AT 1.14pm on Wednesday 4 September 1940, out of a clear blue sky and completely by surprise, 13 German Messerschmitt Bf110 fighter bombers attacked the Vickers Armstrong factory at Brooklands.

They dived in, opening fire with their cannon and machine-guns. After each aircraft had dropped its two 500Kg bombs, they flew off, and headed back to their base in France.

Six bombs hit buildings in the Vickers works that was making Wellington bombers for the war effort. Eighty-seven people were killed and 419 were injured.

One bomb crashed through a stairwell leading from the canteen on the first floor of the factory, exploding close to the time clock and killing workers who were going back to work after their lunch break. Another bomb hit an air-raid shelter, while the old racing circuit grandstand also suffered a hit.

Caught off guard, no-one had gone to the air-raid shelters and the defences failed to come into action. It is thought that only one of the factory’s anti-aircraft guns opened fire. At this time, Brooklands did not have the protection of barrage balloons – they arrived two days after the raid!

For many people, it was their first experience during the Second World War that death and destruction had come so close to home. An event that was talked about for years afterwards and still is today by those who witnessed it.

Horsell resident Peter Brewer was 12 years old at the time and at his school in Ripley. He recalls that he and few others were in the playground when they heard a roar and saw aircraft passing overhead.

He says: “Then we heard anti-aircraft guns opening up from Brooklands. The younger pupils went into the school’s air-raid shelter, but we stood outside. Then there was silence.”

Back at Vickers, ambulances arrived to take the injured to hospital, but there was confusion as to the exact plans for dealing with the injured, while roads became jammed by large numbers of undesignated private cars of Vickers staff being used to transport those needing treatment.

Eventually, the casualties were taken to hospitals at Walton-on-Thames, Weybridge, Botley’s Park, Brookwood, Guildford, and the Schiff Home Woking.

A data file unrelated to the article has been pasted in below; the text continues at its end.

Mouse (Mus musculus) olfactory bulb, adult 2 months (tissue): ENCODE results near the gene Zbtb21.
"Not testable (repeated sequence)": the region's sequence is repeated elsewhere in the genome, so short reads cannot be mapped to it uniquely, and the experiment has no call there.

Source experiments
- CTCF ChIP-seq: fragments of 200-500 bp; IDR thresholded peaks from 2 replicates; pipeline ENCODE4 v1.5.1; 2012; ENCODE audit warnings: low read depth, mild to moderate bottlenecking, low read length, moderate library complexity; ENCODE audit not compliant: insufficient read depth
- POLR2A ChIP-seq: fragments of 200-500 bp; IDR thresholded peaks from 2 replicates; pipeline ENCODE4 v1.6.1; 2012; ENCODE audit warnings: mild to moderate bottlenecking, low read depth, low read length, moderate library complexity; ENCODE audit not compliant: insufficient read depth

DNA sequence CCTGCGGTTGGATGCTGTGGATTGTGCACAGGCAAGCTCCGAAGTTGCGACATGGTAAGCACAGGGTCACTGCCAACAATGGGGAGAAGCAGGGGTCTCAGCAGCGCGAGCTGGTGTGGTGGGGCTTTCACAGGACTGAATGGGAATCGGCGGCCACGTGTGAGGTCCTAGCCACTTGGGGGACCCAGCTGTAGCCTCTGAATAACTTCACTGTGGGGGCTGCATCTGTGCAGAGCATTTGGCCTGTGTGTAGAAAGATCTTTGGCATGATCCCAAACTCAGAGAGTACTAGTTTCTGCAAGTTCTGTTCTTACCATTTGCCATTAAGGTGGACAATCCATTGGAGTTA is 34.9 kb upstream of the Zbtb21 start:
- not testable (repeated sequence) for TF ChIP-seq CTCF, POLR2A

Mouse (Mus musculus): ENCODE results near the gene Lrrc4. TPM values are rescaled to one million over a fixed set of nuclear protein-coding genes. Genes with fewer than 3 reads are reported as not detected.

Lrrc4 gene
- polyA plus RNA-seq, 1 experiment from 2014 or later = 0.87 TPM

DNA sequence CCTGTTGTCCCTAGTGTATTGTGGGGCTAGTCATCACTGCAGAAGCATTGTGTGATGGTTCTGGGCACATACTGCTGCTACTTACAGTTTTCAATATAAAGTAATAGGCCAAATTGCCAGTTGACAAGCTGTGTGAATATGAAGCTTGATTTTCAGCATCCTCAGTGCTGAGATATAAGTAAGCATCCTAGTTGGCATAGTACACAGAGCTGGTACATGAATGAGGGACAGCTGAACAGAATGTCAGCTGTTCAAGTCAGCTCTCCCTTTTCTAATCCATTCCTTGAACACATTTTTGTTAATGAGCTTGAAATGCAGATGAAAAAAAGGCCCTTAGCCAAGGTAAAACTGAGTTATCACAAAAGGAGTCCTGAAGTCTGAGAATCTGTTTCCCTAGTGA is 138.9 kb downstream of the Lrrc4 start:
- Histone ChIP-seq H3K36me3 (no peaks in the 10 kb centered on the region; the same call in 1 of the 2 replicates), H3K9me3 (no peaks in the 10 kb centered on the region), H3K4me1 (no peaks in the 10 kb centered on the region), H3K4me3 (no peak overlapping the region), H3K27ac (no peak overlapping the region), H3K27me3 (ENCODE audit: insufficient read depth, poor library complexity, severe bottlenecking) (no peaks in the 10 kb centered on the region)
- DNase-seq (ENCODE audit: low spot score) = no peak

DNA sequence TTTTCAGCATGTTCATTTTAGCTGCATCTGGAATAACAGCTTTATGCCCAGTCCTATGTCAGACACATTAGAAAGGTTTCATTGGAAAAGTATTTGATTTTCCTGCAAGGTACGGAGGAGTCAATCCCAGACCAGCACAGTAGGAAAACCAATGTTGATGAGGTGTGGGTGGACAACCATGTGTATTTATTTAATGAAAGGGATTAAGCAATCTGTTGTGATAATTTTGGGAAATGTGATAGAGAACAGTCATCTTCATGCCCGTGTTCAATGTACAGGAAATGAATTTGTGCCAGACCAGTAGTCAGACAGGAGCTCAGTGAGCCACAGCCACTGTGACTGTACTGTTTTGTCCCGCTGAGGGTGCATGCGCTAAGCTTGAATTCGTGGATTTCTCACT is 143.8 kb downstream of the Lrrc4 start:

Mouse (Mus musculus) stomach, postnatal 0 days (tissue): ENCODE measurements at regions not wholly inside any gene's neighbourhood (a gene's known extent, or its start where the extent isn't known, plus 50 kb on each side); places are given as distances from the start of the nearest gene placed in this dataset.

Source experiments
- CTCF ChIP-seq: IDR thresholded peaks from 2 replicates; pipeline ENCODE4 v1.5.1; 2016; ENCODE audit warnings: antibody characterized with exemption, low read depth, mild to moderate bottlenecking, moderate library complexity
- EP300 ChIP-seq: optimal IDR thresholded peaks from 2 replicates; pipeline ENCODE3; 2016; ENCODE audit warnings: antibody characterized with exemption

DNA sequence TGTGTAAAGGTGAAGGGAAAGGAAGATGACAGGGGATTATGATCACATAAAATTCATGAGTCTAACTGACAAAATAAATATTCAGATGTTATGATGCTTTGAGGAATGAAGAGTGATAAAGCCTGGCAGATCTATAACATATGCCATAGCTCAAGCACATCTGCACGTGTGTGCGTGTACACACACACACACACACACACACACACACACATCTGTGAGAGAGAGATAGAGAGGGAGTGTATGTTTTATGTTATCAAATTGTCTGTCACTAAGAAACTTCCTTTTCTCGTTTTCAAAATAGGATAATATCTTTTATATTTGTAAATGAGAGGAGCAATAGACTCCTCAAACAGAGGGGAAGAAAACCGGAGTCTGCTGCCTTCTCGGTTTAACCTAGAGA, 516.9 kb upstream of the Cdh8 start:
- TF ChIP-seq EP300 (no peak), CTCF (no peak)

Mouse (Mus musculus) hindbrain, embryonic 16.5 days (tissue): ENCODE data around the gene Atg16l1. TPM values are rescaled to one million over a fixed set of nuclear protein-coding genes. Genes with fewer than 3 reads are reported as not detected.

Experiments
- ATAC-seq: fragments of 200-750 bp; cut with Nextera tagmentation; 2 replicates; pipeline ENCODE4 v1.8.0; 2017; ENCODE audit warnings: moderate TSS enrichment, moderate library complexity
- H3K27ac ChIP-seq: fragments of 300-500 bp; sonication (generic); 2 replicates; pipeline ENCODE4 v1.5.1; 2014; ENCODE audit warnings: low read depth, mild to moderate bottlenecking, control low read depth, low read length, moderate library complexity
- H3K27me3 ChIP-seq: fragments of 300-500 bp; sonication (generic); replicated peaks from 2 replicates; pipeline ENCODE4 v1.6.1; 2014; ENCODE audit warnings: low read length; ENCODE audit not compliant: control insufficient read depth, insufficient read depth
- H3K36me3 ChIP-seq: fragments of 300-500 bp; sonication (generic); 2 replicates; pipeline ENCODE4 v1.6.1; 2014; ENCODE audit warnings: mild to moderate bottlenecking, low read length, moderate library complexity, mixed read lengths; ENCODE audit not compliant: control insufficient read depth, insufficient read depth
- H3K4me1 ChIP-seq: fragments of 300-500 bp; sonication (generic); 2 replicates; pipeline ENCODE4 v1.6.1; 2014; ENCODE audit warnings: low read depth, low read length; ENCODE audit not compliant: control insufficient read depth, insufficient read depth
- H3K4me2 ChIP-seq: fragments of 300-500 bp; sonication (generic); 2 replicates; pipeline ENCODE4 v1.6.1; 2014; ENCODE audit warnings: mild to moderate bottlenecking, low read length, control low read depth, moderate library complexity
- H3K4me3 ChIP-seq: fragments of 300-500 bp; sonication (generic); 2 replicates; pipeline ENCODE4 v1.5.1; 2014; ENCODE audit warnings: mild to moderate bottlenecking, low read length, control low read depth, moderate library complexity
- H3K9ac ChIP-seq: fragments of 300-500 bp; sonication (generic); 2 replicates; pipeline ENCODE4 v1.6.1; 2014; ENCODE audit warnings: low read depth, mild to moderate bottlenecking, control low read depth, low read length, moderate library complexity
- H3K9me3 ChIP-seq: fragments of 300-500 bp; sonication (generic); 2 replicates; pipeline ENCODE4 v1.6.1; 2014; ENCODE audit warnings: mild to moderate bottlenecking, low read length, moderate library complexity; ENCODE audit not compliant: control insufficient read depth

It appears that many of the fatalities and injuries were caused by flying glass. The workers in one hanger were lucky as, only the week before, wire chicken mesh had been put up under the glass in the roof. In the other hangers, they were still waiting for it to be fitted.

The News & Mail of 6 September 1940 printed a report, but for security reasons did not name the Vickers factory and location.

Under the headline “Villagers see air battle”, it wrote: “German machines numbering nearly 20, raided an area in South-east England on Wednesday afternoon. They dropped a number of large bombs, there were casualties, some of which were fatal. A big air battle followed during which at least three planes were brought down in the immediate neighbourhood.”

Another part of the report noted: “The parish clerk and the postman told our representative that they saw a formation of bombers believed to be the Junkers dive bomber type, flying overhead. Then one was seen falling away and it finally crashed near a private house about a mile from the village.”

For more on this story, see the 3 September edition of the News & Mail

If you have some memories or old pictures relating to the Woking area, call me, David Rose, on 01483 838960, or drop a line to the News & Mail.

David Rose is a local historian and writer who specialises in what he calls “the history within living memory” of people, places and events in the west Surrey area covering towns such as Woking and Guildford. He collects old photos and memorabilia relating to the area and the subject, and regularly gives illustrated local history talks to groups and societies. For enquiries and bookings please phone or email him at: [email protected]